Abraham Lincoln:

Judge Douglas asks you, "Why cannot the institution of slavery, or rather, why cannot the nation, part slave and part free, continue as our fathers made it forever?" In the first place, I insist that our fathers did not make this nation half slave and half free, or part slave and part free. I insist that they found the institution of slavery existing here. They did not make it so, but they left it so because they knew of no way to get rid of it at that time. When Judge Douglas undertakes to say that, as a matter of choice, the fathers of the Government made this nation part slave and part free, he assumes what is historically a falsehood. More than that: when the fathers of the Government cut off the source of slavery by the abolition of the slave-trade, and adopted a system of restricting it from the new Territories where it had not existed, I maintain that they placed it where they understood, and all sensible men understood, it was in the course of ultimate extinction; and when Judge Douglas asks me why it cannot continue as our fathers made it, I ask him why he and his friends could not let it remain as our fathers made it?

The Founding Fathers could not undo in just a few short years what the King spent over a century doing.

Because of the false teachings of progressivism, it has become one of the greatest of ironies that the "Great Emancipator" was also one of the most ardent defenders of the Founding Fathers - specifically on the topic of slavery.

Thursday, August 29, 2019

Edmund Burke replies to Samuel Johnson about slavery and slave holders

The propaganda that progressives employ is in full bloom, now that they've spent the last 120 years dumbing us down through government controlled grade schools.

One of the favored propaganda devices that they use is that of Samuel Johnson, a well known British author at the time. Johnson examined some of what he heard coming from the Continental Congress and among other observations, asked this question:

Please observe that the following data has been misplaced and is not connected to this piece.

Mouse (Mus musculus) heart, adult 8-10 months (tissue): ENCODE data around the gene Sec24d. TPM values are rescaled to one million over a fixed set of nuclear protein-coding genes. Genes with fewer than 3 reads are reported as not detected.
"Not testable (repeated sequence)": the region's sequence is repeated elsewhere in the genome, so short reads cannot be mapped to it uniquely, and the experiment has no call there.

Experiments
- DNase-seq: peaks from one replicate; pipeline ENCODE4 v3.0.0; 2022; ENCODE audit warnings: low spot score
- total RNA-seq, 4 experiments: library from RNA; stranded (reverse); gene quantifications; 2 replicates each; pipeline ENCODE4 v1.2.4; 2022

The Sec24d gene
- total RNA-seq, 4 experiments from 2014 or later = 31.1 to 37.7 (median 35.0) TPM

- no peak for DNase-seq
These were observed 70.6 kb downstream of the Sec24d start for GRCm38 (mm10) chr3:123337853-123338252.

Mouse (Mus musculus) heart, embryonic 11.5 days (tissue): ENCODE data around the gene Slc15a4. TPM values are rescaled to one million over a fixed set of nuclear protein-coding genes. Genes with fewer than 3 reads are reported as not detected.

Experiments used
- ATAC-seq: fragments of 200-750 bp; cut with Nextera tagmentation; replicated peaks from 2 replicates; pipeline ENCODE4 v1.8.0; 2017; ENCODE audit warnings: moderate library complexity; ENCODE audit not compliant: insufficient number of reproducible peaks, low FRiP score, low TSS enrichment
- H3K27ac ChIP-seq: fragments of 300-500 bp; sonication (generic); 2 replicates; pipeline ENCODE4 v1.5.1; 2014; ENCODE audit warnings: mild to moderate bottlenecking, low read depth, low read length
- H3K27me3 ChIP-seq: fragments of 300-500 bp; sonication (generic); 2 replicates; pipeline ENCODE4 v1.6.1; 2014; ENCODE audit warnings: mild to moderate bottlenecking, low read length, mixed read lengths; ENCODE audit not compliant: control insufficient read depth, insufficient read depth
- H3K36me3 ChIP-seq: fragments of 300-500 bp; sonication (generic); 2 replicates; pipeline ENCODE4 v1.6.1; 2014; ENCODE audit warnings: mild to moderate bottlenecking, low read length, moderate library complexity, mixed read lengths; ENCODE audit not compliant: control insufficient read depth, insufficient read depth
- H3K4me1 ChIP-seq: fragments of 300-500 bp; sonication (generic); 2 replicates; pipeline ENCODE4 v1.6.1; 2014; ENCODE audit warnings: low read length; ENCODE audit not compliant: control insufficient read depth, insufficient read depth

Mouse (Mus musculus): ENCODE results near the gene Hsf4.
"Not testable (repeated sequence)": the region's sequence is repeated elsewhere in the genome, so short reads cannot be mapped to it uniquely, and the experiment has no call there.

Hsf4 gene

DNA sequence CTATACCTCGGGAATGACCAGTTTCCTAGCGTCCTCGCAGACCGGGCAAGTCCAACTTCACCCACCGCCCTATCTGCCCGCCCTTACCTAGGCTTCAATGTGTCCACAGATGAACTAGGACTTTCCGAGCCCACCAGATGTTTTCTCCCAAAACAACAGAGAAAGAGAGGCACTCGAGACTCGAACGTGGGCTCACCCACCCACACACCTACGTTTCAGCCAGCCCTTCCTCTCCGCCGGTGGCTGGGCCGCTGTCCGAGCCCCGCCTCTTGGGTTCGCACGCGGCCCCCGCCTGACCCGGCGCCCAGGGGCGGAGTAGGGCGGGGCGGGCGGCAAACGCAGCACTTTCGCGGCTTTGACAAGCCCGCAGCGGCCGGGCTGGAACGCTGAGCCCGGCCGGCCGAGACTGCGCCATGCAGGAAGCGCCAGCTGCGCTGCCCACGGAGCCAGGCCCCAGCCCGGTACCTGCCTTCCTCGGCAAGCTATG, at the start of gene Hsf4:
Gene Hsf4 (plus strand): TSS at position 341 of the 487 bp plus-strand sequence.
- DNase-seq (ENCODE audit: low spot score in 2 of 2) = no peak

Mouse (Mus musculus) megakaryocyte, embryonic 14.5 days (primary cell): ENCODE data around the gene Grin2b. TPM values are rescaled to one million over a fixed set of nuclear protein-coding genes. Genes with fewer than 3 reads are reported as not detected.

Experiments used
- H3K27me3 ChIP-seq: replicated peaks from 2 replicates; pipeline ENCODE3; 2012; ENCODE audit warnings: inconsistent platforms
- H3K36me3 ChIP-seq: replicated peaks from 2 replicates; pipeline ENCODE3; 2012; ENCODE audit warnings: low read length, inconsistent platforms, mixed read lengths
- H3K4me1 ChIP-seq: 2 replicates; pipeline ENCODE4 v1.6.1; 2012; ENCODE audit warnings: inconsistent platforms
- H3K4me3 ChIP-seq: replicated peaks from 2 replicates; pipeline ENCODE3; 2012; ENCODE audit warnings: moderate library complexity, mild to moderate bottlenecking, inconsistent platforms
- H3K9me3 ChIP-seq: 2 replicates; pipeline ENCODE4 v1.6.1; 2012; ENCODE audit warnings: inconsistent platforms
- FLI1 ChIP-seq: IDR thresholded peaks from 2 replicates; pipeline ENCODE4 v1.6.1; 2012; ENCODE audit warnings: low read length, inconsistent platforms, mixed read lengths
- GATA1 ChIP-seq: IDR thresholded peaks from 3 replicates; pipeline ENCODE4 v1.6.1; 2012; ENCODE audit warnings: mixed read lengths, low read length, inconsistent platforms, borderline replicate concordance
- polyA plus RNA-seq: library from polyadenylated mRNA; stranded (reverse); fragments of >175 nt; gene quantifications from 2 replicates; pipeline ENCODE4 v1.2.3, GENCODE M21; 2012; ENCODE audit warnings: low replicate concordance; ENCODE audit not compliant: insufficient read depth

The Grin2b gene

We are told, that the subjection of Americans may tend to the diminution of our own liberties; an event, which none but very perspicacious politicians are able to foresee. If slavery be thus fatally contagious, how is it that we hear the loudest yelps for liberty among the drivers of negroes?

Just a month ago I wrote this about one of Burke's speeches, where he notes the hypocrisy of the British (of all people) offering freedom to slaves, after they were the ones who did all of the colonial shipping across the Atlantic! But anyways, in the same speech Burke gives what is actually a very concise answer to Johnson's query. Burke said:

There is, however, a circumstance attending these Colonies, which, in my opinion, fully counterbalances this difference, and makes the spirit of liberty still more high and haughty than in those to the northward. It is that in Virginia and the Carolinas they have a vast multitude of slaves. Where this is the case in any part of the world, those who are free are by far the most proud and jealous of their freedom. Freedom is to them not only an enjoyment, but a kind of rank and privilege. Not seeing there that freedom, as in countries where it is a common blessing, and as broad and general as the air, may be united with much abject toil, with great misery, with all the exterior of servitude, liberty looks, among them, like something that is more noble and liberal. I do not mean, sir, to command the superior morality of this sentiment, which has at least as much pride as virtue in it; but I can not alter the nature of man. The fact is so; and these people of the southern Colonies are much more strongly, and with a higher and more stubborn spirit, attached to liberty than those to the northward. Such were all the ancient commonwealths; such were our Gothic ancestors; such, in our days, were the Poles, and such will be all masters of slaves, who are not slaves themselves. In such a people the haughtiness of domination combines with the spirit of freedom, fortifies it, and renders it invincible.

Note that both Samuel Johnson and Burke are observing how the spirit of Liberty appears to be more vivid in southern colonies. Now of course Burke wasn't addressing Johnson at this time. However, it does render the question Johnson asked relatively useless.

What Johnson is responding to(without wording it that way) is their heightened sense of jealousy over their individual Liberty. Patrick Henry is very well known for using that specific word. "Guard with jealous attention the public liberty. Suspect everyone who approaches that jewel." Jefferson also uses that word in the Kentucky Resolutions. "Free government is founded in jealousy, and not in confidence; it is jealousy, and not confidence, which prescribes limited constitutions to bind down those whom we are obliged to trust with power; that our Constitution has accordingly fixed the limits to which, and no farther, our confidence may go."

Wednesday, August 28, 2019

What did the Confederates agree on with Abraham Lincoln? That the Founders opposed slavery of course.

In his 1861 "Cornerstone Speech", Vice President of the Confederacy Alexander H. Stephens said the following: